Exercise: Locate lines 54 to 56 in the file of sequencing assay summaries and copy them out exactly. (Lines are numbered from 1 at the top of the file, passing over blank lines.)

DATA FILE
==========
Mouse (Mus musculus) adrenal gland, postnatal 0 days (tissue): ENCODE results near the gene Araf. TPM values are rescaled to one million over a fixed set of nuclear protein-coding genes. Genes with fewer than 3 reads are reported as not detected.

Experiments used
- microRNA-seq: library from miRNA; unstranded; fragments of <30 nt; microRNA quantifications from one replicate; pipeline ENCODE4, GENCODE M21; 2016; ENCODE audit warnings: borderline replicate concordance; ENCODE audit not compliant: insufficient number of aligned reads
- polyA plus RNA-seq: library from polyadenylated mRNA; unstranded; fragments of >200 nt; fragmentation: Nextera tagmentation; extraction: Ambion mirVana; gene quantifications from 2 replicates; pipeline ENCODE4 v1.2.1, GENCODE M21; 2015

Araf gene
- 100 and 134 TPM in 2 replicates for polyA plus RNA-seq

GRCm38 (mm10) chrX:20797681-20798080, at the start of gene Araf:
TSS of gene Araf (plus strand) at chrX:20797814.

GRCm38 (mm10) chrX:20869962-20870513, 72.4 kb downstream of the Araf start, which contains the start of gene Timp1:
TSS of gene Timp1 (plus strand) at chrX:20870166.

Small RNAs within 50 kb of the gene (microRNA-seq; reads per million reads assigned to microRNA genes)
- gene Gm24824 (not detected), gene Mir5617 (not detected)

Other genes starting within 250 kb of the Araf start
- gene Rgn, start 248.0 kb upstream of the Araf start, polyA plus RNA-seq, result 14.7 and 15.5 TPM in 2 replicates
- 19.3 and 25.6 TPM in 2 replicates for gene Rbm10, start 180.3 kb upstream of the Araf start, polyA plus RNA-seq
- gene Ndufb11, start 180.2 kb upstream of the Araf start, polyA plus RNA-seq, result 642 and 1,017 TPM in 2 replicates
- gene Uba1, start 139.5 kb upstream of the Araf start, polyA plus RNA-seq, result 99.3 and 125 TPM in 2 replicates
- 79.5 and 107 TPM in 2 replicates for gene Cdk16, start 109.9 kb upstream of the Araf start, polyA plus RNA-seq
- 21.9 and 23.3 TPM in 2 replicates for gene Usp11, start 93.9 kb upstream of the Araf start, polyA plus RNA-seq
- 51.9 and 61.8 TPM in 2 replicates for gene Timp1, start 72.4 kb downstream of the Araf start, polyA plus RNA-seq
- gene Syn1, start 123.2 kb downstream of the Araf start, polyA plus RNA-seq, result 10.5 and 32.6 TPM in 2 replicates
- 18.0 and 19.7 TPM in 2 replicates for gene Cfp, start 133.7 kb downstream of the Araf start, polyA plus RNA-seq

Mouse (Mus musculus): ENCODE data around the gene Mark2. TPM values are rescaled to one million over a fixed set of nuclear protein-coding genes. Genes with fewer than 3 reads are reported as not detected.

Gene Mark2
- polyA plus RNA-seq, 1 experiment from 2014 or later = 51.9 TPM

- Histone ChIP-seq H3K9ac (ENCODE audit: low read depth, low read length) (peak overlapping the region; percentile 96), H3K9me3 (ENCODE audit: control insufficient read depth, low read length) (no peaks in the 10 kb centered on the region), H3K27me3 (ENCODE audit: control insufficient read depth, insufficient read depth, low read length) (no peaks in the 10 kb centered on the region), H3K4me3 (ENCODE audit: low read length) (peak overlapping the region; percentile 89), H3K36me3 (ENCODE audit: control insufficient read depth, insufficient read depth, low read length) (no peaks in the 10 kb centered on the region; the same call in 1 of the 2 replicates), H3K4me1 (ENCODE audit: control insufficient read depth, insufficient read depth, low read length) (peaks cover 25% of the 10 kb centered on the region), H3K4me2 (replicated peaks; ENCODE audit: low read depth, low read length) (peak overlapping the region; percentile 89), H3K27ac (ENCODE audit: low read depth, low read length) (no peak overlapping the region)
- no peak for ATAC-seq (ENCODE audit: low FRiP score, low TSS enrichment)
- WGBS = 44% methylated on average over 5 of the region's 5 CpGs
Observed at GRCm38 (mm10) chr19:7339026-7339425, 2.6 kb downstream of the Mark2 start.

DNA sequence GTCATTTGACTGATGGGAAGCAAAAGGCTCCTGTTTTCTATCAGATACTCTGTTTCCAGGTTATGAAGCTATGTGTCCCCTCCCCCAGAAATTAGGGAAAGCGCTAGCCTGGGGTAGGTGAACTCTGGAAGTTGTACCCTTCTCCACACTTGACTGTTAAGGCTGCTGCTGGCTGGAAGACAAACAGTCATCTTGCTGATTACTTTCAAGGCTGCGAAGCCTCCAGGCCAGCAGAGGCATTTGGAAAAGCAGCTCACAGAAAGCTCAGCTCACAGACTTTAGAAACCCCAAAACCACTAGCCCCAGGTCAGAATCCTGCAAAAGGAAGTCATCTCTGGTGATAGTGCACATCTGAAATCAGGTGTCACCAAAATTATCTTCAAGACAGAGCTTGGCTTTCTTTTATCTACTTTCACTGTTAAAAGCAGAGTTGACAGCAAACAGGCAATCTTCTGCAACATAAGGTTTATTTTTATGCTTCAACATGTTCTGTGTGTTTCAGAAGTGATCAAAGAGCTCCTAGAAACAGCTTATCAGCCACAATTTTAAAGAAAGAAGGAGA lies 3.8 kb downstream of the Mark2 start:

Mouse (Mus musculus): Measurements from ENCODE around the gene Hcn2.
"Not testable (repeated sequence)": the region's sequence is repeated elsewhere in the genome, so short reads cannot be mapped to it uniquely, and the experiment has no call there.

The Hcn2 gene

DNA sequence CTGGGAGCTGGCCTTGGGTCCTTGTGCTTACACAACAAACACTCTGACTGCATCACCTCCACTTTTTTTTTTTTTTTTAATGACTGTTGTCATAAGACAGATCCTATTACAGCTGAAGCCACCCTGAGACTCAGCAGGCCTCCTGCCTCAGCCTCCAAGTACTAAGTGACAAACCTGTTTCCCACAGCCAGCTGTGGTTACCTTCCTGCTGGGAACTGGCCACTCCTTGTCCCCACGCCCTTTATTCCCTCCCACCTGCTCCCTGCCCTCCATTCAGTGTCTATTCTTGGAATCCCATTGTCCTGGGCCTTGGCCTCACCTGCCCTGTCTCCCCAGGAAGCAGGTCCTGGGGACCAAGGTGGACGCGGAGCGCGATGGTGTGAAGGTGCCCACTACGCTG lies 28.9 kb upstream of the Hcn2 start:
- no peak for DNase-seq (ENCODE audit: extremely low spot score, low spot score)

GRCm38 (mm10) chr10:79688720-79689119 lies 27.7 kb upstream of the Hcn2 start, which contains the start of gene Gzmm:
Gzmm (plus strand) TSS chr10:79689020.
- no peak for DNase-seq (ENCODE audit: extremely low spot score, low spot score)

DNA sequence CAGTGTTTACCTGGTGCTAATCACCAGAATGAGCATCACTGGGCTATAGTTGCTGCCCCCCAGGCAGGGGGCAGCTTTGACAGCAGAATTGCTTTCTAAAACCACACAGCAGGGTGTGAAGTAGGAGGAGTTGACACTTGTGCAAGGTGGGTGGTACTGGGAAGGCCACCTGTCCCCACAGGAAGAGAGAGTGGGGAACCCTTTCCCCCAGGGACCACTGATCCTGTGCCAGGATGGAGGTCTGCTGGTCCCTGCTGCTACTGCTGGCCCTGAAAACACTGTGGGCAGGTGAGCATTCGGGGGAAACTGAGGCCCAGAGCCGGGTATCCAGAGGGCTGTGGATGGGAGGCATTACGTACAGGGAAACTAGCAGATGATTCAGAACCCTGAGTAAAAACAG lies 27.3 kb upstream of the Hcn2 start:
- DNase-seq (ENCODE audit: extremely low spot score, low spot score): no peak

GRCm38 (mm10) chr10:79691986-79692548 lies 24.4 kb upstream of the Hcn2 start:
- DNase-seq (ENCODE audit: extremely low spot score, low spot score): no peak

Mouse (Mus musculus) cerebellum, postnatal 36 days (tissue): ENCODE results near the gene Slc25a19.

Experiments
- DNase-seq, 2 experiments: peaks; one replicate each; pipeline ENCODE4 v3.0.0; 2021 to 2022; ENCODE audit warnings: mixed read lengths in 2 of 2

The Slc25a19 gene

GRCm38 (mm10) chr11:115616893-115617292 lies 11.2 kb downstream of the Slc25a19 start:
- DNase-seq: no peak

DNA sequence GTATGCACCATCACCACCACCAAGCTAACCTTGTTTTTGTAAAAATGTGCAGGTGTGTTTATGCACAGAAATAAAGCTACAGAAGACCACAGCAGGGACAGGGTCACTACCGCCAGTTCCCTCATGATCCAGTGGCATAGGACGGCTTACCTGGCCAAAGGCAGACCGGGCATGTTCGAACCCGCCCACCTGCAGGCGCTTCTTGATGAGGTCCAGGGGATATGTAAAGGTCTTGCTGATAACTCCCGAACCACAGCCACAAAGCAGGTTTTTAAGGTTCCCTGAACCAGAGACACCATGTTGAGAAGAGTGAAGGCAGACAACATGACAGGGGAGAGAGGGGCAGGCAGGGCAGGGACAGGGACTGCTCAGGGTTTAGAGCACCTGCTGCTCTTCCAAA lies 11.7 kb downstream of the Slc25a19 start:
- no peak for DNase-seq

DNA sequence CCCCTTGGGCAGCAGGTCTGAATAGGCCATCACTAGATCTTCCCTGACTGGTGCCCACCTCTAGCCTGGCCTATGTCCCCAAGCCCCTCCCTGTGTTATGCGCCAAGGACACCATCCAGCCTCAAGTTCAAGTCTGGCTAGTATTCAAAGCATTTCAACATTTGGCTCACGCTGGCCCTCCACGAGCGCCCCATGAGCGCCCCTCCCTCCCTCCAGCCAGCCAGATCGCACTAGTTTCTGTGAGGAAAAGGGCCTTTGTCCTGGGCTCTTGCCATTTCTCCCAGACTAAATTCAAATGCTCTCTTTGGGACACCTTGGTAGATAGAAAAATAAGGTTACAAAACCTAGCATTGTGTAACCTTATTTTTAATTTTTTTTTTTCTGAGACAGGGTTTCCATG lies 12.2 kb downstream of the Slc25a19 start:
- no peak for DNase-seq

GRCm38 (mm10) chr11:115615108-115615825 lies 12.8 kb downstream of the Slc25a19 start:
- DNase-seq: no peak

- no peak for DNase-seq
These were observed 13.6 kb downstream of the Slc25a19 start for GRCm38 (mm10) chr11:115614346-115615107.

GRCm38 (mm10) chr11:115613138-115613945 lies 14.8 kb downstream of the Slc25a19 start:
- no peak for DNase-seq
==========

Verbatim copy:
- DNase-seq: no peak

- no peak for DNase-seq
These were observed 13.6 kb downstream of the Slc25a19 start for GRCm38 (mm10) chr11:115614346-115615107.